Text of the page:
The international Freezer Challenge is organised annually by My Green Lab, a non-profit organisation that stimulates the sustainability of laboratories worldwide – in healthcare and research, in government and in business. Within Amsterdam UMC, the Centre for Sustainable Healthcare (Centrum voor Durzame Zorg, CvDZ) coordinates participation in this competition, this year for the second time. Eight (lab) departments participated, three of which won prizes. The Biobank, the research facility with the most freezers, saved more than 650,000 kWh per year (the average annual energy consumption of 262 households) and receives the 'Top Biorepository Award - Clinical Award'. Honorable mentions go to the Experimental Vascular Medicine and Pathology laboratories.
First in Europe
Due to the enormous collective energy savings, Amsterdam UMC as a whole was also honoured. Winning the Top Clinical Organisation Award is quite exceptional, says Jörg Hamann, head of the Biobank. "As far as I know, this award has never been presented to a European hospital before. We, as Amsterdam UMC, account for 4.5 percent of all energy saved in this year's Freezer Challenge."
Turning up the heat
Participants had to keep records of how to make their freezers more sustainable. "These freezers are mainly used to store body material for scientific research, such as blood, urine, faeces and tissue. In the central freezer rooms alone, we currently have 300 of these freezers, which consume a huge amount of energy. You can become more sustainable in various ways. Raising the temperature from -80 to -70 degrees is an important step. The colder, the more energy is needed, and especially those last ten degrees make a big difference. Maintenance is also important: remove excess ice, know what's in your freezer, clean up what you no longer need. The smaller the volume of storage, the better," says Hamann.
Following good examples
The Freezer Challenge helps to translate individual initiatives from laboratories into concrete action for the entire sector, says Hamann. "Within the Biobank, we made the choice a year and a half ago to make our storage more sustainable. With the help of the CvDZ, we have made active policy on this, supported by the board of directors and, in my opinion, also embraced it at all levels of the organisation. We certainly want to be an example for others. The award helps to convey that." Nevertheless, there are still successes to be made internally, Hamann emphasises. "We now have 50 percent of all freezers in the hospital at -70 degrees. This has not been without substantive discussion, because of course you want to be sure that the materials are preserved in good quality. The fact is: it has not been shown anywhere that you need -80 degrees for that. Years ago, that wasn't even possible. As far as I'm concerned, we're going to go to -70 with all freezers in the coming year and we won't be buying anymore."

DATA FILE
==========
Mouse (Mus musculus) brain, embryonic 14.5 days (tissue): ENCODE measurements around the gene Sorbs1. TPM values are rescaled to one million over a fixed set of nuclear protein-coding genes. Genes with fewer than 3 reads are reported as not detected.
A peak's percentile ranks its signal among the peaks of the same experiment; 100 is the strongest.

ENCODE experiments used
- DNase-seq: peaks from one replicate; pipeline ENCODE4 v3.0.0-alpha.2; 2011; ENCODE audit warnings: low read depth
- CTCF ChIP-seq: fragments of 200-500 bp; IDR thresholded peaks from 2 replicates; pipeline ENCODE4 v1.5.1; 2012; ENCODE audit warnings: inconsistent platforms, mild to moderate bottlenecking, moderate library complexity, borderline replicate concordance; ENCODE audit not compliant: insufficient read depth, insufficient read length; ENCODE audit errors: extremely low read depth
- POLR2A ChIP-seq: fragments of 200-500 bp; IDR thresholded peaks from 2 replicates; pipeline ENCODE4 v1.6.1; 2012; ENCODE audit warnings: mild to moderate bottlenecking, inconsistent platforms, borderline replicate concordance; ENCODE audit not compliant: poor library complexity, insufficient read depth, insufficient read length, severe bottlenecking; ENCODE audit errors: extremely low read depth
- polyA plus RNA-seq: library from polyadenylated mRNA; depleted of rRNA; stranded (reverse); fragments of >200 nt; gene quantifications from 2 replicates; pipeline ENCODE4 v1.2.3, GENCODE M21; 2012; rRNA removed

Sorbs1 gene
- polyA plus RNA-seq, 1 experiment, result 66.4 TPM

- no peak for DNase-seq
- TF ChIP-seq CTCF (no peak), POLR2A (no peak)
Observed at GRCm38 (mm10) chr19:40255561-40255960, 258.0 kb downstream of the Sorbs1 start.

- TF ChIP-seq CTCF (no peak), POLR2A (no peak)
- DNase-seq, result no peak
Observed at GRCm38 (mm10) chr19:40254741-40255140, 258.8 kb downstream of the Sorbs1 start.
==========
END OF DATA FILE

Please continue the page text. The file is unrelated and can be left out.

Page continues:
Looking at ourselves
The fact that the Biobank wins prizes has everything to do with the size of storage. "The total volume that a lab can save may be smaller, but the effort is equivalent," Hamann emphasises. "The point is that everyone participates within their own possibilities. It's about what we achieve together, inside and outside this hospital." After all, healthcare is facing a major challenge "The sector 'accounts' for 4 percent of total energy consumption in the Netherlands. We can easily point fingers at the heavy industry, but then we must also dare to look at ourselves. Paradoxically, as health researchers, we also have a negative impact on the environment. With joint efforts like this, we can and must do something about it," concludes Hamann.